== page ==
UCLA School of NursingLaura Perry, 310-794-4022
One of the nation’s leading voices in patient care and safety is calling on lawmakers and regulators to remove “outdated barriers” and allow nurse practitioners to practice to the full extent of their experience and education.
“There are more than 155,000 nurse practitioners in the United States who provide high-quality, cost-effective primary care to patients across the country,” said Courtney H. Lyder, dean of the . “As America confronts a growing shortage of primary care physicians, it is more important than ever that these nurse practitioners be allowed to fully use their skills and compassion to help serve the country’s increasing healthcare demands.”
Nurse practitioners are registered nurses who have completed graduate-level education (either a or a degree) and who are able to deliver some a wide range of primary, acute and specialty care services. This includes prescribing or renewing prescriptions for most drugs; ordering blood tests; performing routine medical examinations; monitoring chronic conditions; counseling patients about prevention; and treating colds, sore throats and the flu.
In a policy briefing published in October by the Robert Wood Johnson Foundation and , which addresses the scope of practice issues, currently 18 states and the District of Columbia allowed nurse practitioners to diagnose and treat patients and prescribe medications without a physician’s involvement, while 32 states required physician involvement to diagnose and treat or prescribe medications or both. For example, Montana allows nurse practitioners to work without any doctor supervision. By contrast, Texas requires a doctor’s direct (on-site) supervision at least 20 percent of the time.
“Nurse practitioners not only have advanced academic credentials, but on average have already worked 10+ years as registered nurses; so they have practical, bedside experience to complement what they’ve learned in the classroom,” says Lyder. “And studies have shown no difference in outcomes when patients are treated by a nurse practitioner or a physician.”
The confidence that Americans have in nurse practitioner-delivered healthcare is evidenced by the more than 600 million visits made to nurse practitioners every year. “Nurse practitioners work as partners with their patient, emphasize the health and well-being of the whole person, and help patients make educated healthcare decisions and healthy lifestyle choices,” says Lyder.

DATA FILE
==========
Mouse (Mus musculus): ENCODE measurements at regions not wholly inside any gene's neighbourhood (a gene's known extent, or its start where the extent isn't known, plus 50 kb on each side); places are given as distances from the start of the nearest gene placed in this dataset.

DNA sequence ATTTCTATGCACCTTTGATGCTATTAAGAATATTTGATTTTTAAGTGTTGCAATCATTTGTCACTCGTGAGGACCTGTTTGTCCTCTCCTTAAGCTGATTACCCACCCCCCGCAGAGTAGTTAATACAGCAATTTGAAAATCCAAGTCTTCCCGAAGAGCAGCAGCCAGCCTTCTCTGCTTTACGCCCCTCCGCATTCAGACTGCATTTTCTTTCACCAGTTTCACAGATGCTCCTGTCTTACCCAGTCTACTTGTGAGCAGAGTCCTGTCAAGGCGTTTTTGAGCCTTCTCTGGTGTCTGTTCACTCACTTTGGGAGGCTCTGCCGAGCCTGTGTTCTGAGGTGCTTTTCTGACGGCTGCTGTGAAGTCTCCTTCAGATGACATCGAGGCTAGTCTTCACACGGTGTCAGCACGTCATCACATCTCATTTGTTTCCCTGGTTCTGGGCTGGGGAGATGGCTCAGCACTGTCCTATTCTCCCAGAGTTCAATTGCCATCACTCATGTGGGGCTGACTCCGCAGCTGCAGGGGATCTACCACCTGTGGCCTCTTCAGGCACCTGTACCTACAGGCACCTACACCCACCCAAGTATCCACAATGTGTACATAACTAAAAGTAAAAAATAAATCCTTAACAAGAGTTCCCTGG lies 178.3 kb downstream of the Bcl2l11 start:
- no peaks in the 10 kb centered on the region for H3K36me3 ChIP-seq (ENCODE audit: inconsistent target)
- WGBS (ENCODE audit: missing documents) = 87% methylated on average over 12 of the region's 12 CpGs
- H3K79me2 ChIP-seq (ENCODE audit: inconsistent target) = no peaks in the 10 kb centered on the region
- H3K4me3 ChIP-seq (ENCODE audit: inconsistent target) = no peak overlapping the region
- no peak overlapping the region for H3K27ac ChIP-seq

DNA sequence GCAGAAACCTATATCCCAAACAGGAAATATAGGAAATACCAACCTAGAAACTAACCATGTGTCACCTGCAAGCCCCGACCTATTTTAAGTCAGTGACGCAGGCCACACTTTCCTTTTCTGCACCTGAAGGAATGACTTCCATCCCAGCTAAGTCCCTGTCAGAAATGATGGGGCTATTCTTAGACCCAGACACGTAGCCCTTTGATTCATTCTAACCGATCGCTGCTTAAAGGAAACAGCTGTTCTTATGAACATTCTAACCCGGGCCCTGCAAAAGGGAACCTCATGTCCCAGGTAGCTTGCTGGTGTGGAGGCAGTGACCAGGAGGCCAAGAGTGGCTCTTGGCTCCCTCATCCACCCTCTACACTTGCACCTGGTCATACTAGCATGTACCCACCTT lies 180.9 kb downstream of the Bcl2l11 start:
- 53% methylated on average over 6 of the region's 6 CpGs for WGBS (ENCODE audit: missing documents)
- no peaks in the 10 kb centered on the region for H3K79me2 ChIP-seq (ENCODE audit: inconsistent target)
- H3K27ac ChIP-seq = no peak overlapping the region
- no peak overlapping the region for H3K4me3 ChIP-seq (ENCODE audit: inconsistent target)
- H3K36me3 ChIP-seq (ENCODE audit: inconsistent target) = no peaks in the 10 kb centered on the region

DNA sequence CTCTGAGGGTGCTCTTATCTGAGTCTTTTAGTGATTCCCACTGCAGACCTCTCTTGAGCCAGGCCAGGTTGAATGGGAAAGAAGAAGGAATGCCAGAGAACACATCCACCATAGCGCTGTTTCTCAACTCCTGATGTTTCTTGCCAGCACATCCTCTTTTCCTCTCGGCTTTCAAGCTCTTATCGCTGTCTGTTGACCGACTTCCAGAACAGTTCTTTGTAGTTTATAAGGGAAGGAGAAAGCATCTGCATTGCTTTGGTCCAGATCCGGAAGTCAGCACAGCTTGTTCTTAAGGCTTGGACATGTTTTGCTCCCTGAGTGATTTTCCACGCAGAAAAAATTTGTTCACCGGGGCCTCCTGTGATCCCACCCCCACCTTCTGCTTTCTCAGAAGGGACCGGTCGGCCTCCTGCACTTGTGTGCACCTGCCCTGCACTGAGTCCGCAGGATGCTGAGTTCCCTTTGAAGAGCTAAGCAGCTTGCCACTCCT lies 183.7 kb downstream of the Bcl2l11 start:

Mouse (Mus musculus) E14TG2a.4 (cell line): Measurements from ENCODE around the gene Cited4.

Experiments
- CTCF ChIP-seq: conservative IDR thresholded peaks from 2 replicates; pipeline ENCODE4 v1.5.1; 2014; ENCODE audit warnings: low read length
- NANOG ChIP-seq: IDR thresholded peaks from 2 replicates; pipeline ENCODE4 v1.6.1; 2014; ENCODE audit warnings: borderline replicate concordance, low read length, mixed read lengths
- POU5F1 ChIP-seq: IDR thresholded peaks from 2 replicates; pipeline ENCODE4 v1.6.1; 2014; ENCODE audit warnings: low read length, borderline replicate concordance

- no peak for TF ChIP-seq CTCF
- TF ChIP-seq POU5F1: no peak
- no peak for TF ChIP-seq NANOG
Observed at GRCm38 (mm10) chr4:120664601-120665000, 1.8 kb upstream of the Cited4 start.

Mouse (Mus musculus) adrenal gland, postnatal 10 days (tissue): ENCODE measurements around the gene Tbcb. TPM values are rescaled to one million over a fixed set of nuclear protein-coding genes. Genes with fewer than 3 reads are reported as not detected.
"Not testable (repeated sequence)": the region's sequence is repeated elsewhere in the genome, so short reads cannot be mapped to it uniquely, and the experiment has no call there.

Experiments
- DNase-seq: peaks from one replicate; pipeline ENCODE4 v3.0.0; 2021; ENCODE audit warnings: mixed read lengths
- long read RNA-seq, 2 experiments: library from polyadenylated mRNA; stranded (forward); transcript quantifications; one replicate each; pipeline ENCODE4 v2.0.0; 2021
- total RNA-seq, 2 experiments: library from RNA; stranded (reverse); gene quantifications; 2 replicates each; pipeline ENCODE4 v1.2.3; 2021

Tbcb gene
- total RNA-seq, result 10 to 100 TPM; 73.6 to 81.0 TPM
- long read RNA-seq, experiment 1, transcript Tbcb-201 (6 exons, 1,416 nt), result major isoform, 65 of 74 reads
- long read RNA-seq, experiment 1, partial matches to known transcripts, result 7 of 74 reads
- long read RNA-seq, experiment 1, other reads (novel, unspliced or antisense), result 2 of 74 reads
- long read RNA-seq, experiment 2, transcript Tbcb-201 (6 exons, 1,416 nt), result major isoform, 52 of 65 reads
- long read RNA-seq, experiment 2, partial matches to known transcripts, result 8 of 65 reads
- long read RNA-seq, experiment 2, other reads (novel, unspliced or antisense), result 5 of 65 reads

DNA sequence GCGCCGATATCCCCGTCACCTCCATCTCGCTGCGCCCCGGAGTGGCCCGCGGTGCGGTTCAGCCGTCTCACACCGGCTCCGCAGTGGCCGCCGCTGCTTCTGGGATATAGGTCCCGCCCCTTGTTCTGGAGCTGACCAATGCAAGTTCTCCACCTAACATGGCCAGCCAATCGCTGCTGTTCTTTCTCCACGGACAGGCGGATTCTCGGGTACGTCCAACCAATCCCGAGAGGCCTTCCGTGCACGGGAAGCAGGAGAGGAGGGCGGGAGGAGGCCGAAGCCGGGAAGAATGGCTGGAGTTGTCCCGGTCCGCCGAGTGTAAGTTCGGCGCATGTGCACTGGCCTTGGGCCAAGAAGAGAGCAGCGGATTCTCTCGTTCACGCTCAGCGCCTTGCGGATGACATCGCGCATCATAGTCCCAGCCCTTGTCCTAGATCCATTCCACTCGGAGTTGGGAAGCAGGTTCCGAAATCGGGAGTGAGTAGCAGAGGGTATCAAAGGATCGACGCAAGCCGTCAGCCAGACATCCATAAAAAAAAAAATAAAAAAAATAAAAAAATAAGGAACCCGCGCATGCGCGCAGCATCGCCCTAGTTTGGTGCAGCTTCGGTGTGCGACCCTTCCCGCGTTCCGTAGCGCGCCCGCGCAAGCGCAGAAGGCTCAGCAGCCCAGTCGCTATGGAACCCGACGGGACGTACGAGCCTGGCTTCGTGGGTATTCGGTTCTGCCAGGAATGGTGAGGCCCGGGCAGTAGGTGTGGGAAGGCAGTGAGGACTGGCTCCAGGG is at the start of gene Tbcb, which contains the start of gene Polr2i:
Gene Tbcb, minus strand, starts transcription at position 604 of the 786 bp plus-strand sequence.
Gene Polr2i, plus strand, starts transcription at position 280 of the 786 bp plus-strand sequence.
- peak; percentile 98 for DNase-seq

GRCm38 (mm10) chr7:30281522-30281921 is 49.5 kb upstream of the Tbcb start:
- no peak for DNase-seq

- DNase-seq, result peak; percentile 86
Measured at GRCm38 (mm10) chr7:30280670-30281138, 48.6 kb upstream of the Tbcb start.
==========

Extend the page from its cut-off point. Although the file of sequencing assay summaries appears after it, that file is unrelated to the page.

Lyder, a nurse practitioner himself, points out that the addition into the healthcare system of as many as 35 million newly insured individuals under full implementation of the Affordable Care Act will create “enormous demands that the current system is simply not prepared to handle unless we look to nurse practitioners to fill the gaps in providing needed care.”
The influx of newly insured patients will also have a profound effect on where people receive care. When appropriate, some patients may prefer to receive treatment for minor conditions in a more convenient setting, such as a retail clinic with evening hours. Nurse practitioners are now filling this important role in places such as the Minute Clinic at CVS stores where there have been more than 12 million patient visits since their launch in 2000. And with a greater national focus on prevention rather than just treatment, Lyder believes nurse practitioners offer the best cure for the physician shortage.
“As we celebrate these vital healthcare providers during National Nurse Practitioner Week, November 11-17, it is also a great time to truly acknowledge their growing importance within the changing healthcare landscape,” said Lyder. “Removing outdated barriers and allowing nurse practitioners to practice to the full extent of their experience and education will serve the industry, the profession and most important the patient in the best possible manner.”
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